I was able to finish my bachelor's degree while working at Mayo Clinic because of the tuition reimbursement benefit. Mayo Clinic is very supportive of employees who want to further their education.
I do ultrasound testing. We use a probe called a transducer to perform our tests. The transducer is placed onto a gel, which is placed on the skin. The gel acts as a coupling agent and keeps the sound waves from being lost into the air. We move the transducer around the abdomen or other parts of the body to look at organs. We test lumps and bumps around the body, ganglion cysts in the wrists and any kind of vascularity in the arteries and veins. We observe all of the organs except for the stomach and intestines, the lungs (because they have air in them) and heart.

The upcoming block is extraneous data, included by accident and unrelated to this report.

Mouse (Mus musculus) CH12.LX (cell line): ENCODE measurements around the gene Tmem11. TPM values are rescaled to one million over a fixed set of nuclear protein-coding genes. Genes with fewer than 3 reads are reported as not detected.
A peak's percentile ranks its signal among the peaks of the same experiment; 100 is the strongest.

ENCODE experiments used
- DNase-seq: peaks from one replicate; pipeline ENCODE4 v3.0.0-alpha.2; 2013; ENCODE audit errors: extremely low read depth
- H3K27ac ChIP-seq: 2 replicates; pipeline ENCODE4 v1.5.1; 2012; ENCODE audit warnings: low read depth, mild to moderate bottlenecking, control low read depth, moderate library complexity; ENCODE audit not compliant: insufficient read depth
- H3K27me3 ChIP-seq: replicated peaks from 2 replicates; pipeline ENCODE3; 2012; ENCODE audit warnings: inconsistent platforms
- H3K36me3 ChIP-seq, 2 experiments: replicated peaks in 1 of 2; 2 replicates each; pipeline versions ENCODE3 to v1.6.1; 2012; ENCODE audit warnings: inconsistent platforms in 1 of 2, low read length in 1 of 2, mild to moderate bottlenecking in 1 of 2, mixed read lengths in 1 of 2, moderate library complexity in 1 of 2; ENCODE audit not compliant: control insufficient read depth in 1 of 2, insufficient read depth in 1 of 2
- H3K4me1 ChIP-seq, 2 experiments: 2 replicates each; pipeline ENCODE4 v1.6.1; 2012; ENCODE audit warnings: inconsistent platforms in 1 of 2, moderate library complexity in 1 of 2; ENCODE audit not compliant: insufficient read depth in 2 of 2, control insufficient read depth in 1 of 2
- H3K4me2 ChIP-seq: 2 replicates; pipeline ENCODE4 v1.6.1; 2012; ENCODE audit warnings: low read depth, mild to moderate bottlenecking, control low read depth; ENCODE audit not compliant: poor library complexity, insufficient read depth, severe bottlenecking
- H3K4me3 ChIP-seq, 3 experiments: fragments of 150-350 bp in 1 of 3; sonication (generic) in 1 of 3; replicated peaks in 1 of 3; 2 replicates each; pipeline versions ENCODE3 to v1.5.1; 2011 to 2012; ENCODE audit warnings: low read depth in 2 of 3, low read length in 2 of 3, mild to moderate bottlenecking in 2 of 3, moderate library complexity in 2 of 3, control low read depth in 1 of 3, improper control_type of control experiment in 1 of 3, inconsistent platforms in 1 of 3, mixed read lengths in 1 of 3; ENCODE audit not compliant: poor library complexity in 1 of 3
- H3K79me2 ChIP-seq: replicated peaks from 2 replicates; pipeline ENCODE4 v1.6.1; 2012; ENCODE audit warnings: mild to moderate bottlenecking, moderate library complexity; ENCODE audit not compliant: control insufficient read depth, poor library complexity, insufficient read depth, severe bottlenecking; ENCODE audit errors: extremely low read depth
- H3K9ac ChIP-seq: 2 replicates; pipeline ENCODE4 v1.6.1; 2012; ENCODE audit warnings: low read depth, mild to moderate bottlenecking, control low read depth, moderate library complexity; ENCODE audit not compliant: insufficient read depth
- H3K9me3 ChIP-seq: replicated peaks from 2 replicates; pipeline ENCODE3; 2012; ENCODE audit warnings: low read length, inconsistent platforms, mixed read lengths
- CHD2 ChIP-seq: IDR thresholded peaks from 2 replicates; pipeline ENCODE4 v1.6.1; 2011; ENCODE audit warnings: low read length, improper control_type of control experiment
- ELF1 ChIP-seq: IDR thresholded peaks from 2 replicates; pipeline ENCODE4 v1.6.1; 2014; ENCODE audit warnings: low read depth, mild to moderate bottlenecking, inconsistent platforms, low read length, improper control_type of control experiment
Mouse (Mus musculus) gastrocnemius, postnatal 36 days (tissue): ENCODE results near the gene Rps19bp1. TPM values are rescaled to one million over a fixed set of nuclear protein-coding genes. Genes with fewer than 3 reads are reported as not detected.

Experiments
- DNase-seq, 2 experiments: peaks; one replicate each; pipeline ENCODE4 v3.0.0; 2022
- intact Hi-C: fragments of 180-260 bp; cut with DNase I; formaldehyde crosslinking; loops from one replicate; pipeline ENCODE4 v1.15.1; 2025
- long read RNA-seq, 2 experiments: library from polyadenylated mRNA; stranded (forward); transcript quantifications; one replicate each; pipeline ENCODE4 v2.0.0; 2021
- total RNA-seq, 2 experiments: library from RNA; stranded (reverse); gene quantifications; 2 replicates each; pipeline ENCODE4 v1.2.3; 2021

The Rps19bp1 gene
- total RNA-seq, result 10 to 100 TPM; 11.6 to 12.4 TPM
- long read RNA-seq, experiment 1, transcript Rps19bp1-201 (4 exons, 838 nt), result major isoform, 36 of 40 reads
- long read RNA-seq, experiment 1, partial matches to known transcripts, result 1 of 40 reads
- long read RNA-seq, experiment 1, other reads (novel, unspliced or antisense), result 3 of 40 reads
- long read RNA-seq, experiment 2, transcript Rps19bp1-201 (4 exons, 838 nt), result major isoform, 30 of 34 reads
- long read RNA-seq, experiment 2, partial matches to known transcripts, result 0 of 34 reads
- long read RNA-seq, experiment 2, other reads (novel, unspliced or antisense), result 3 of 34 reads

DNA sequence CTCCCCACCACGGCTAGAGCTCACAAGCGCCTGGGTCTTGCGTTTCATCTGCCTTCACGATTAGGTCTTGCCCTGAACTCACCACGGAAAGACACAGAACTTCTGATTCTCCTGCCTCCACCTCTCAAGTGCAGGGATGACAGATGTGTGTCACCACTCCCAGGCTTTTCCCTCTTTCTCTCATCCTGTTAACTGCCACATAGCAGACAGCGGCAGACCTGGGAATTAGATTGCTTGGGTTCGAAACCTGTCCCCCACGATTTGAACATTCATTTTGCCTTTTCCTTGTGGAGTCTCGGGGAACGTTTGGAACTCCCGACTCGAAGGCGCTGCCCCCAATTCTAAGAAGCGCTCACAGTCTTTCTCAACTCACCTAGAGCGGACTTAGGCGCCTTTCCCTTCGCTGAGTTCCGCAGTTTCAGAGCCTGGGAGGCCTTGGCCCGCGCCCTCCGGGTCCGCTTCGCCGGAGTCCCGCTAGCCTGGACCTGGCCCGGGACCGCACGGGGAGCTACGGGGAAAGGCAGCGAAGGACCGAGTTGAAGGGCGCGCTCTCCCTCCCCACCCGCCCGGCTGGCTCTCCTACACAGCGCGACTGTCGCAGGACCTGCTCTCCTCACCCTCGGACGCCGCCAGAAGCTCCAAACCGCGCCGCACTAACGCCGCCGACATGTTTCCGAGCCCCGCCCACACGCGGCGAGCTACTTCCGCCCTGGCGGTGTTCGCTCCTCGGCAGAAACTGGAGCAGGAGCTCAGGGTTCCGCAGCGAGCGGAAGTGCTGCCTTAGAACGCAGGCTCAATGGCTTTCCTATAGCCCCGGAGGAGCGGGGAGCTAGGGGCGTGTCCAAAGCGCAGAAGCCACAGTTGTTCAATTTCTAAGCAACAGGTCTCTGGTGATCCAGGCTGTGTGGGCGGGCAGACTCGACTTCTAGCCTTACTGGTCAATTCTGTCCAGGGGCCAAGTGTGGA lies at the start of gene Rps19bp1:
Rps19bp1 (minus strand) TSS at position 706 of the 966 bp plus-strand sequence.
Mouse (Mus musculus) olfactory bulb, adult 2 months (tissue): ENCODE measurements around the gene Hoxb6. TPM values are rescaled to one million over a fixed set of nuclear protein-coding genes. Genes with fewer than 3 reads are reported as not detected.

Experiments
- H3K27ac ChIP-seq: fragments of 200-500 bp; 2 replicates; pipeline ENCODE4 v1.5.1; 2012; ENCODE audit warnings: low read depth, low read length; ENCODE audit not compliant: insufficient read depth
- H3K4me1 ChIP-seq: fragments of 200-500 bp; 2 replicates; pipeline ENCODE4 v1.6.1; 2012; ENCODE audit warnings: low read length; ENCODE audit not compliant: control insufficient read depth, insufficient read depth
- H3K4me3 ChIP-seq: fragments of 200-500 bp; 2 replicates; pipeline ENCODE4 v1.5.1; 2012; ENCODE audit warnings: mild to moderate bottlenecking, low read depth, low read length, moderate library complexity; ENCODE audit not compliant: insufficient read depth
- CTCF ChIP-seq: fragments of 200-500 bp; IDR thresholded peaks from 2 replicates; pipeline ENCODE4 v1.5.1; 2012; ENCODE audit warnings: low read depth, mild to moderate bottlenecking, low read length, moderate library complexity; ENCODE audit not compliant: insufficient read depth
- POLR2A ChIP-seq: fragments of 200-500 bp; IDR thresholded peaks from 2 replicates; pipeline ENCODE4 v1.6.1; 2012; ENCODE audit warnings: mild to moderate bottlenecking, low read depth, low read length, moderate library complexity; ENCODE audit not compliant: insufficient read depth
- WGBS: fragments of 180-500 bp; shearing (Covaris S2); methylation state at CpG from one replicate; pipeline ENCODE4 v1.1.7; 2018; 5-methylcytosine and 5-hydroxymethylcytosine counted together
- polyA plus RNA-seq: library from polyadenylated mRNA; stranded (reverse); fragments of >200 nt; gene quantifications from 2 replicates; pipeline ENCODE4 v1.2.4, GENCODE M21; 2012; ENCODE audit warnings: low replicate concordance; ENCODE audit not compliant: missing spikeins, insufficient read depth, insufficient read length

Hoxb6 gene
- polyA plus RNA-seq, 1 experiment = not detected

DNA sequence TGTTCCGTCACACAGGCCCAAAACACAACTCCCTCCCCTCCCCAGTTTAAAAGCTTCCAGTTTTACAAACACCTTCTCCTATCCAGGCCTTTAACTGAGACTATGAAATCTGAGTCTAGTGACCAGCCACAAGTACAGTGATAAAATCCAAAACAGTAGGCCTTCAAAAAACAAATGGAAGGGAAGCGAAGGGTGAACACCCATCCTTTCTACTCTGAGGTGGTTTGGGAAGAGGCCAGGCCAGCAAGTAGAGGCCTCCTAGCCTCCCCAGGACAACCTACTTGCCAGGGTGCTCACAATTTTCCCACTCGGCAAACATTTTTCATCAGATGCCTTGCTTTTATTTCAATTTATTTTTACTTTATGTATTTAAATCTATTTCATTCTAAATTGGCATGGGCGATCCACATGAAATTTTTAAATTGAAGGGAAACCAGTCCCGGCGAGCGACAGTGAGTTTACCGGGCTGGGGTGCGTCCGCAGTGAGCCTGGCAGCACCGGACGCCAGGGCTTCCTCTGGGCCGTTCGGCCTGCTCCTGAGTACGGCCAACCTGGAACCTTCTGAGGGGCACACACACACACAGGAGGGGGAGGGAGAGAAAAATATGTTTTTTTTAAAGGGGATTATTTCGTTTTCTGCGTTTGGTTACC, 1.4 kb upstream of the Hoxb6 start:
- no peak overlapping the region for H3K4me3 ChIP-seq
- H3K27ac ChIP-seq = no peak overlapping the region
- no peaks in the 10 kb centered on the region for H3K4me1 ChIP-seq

The thing I like best about my job is the constant learning. There is never a pathologic process that looks the same every time. Just when you think you have seen everything, you learn something totally new. There are opportunities for career advancements in my field. There are lead technologist, assistant supervisor and supervisor positions. You could also be a teacher at the ultrasound school. We just started a residency education program, and with a master's degree, you could be a program director.
I'm reading 'The Doctors Mayo' book and it is great to read about their work ethic, and about a hundred years later, to see those same principles still standing. That means a lot to me.